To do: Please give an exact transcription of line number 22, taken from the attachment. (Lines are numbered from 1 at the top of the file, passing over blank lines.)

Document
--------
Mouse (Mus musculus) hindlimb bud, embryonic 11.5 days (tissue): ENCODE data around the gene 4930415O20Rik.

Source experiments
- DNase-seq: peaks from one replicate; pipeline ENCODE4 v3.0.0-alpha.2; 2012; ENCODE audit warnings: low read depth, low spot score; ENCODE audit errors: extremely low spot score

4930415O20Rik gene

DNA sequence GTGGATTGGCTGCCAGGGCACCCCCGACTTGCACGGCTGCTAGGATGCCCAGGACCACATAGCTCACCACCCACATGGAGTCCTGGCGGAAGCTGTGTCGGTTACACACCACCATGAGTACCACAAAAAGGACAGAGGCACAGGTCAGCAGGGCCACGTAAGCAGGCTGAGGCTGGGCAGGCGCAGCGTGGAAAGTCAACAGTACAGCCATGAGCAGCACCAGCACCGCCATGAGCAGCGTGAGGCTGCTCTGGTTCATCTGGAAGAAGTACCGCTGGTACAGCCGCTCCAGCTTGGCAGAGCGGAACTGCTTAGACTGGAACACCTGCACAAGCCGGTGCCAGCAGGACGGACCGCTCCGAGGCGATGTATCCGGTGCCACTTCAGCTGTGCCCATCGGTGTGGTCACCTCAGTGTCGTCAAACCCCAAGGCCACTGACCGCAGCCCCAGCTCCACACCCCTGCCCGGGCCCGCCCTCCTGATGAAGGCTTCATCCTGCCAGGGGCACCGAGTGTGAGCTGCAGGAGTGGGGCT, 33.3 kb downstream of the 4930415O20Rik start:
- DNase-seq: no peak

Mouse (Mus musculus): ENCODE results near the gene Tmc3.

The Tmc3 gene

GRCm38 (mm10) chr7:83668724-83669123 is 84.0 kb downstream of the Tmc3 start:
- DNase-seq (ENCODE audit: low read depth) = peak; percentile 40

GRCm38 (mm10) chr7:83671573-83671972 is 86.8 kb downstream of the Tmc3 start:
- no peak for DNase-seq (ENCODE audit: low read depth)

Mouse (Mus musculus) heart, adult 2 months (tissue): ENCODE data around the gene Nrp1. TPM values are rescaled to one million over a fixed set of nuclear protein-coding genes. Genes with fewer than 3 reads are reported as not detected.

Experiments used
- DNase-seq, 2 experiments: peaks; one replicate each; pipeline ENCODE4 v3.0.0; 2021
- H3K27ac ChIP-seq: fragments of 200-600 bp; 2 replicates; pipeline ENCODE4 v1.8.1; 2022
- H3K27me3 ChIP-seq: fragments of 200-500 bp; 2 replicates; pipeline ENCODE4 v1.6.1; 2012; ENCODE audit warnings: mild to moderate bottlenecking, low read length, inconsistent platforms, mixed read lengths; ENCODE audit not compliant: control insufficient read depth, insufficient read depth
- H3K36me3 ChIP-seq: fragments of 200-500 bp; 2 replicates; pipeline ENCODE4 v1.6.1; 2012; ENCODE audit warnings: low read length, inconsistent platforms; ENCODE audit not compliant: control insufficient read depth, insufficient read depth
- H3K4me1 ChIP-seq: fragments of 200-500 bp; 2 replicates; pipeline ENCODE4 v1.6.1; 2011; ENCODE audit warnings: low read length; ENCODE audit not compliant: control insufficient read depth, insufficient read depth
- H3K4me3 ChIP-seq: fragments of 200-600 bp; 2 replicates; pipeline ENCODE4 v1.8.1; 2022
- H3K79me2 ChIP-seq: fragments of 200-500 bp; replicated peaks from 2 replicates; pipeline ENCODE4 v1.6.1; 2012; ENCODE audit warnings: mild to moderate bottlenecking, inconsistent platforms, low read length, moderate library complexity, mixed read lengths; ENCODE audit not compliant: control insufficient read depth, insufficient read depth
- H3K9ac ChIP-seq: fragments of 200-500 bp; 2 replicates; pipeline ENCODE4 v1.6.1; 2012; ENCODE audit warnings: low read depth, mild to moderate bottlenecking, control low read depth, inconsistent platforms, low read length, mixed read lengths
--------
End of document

- H3K9ac ChIP-seq: fragments of 200-500 bp; 2 replicates; pipeline ENCODE4 v1.6.1; 2012; ENCODE audit warnings: low read depth, mild to moderate bottlenecking, control low read depth, inconsistent platforms, low read length, mixed read lengths